Posted by : David Guyll March 19, 2015

So Fright Night is almost done: I wrapped up the art several days ago (or maybe it's been over a week...hard to tell with all the art commissions I've been saddled with), all the text is laid out, and we've handed the pdf off to others for proofreading and to see if we've missed anything.

Barring any major rewrites and/or additions it could be out this weekend. It's pretty exciting for us, not just because it's our first standalone role-playing game, but also because it's not a hack from another system: we built it from the ground up to do exactly what we wanted.

Even better, people that have both read and (better yet) played it have expressed interest in us taking the system and using it with other genres, like X-Files or Fringe, superheroes, and I can even see it delivering a punishing rogue-like, dungeon crawl experience.

That said there's one thing we're still debating, and that's how we explain how the Main Characters kill, escape from, or otherwise defeat the Monster.

The current model treats the Monster as a kind of prolonged task that requires 3 successful Stat Checks per Main Character to overcome. So if you've got two Main Characters, you gotta rack up six Successes, and if you have three you'll need a whopping nine.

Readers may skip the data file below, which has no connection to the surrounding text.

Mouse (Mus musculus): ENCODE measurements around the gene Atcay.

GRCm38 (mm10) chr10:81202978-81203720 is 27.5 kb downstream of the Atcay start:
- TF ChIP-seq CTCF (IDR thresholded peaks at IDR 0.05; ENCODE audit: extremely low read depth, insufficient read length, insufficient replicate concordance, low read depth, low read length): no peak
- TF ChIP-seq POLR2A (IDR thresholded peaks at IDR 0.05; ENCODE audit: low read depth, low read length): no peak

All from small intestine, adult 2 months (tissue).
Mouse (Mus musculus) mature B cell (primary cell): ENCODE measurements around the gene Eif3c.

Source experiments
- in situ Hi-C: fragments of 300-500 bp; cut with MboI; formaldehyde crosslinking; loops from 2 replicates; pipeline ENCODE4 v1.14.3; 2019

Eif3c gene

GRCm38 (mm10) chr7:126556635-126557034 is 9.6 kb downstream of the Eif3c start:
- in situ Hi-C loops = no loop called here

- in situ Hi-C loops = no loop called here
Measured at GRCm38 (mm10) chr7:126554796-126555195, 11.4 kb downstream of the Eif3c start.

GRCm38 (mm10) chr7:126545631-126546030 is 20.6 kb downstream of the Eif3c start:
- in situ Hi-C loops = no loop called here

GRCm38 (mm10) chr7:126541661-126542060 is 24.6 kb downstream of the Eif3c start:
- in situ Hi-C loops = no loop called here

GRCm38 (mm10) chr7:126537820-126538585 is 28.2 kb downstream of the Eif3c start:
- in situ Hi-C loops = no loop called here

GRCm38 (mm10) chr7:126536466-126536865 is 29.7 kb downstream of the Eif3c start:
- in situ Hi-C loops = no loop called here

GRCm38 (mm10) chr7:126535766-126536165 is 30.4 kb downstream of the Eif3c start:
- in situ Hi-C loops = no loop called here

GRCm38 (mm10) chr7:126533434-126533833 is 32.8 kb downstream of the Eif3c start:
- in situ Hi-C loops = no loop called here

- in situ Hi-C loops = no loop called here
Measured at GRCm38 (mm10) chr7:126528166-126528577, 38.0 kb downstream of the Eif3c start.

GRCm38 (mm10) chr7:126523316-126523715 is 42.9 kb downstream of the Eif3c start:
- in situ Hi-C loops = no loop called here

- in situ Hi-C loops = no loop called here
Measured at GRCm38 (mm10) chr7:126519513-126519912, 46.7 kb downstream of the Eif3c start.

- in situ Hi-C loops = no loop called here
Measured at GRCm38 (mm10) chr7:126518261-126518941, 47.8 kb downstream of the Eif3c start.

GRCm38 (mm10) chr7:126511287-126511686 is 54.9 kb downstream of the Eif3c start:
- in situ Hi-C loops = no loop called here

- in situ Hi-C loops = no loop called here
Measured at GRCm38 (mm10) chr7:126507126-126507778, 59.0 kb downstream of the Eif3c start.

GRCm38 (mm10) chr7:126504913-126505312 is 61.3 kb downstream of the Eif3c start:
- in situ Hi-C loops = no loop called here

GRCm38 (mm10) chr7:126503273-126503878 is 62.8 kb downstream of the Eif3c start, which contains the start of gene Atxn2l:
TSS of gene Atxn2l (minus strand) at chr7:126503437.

This is my personal preference, because unlike giving the monster a pool of points—Hit Points, Wounds, Stress, or whatever you want to call them—it doesn't imply killing the Monster as a default, which depending on your Movie and Monster may not even be possible (because the Monster could be something like Jason Voorhees, a horde of zombies, or a vengeful spirit like Samara/Sadako).

Here are the (kind of) two alternatives that have been pitched:

Alternative 1: Stat Points
The Monster effectively has 3 Stat Points per Main Character, essentially making it a reverse of the current model: instead of making Stat Checks to gain Successes, you make Stat Checks to reduce the Monster's pool of points, and once it's out you've defeated it.

The upside is that it has both the Main Characters and Monsters using the same "health" system, but the downside is that I think it implies beating it to death as the norm.

Alternative 2: Hit Points
This is basically Stat Points by another name. In addition to having both the Main Characters and Monsters effectively have the same health system, Hit Points is a pretty common term in role-playing games that people might grasp more quickly.

The downside, again, is that it carries the same implications of Stat Points and stabbing the Monster to death.

So what are your thoughts? Which model/terminology seems most appropriate to you, keeping in mind that killing the Monster isn't always assumed or even possible (in fact, in playtest games we've had to flee from the Monster).

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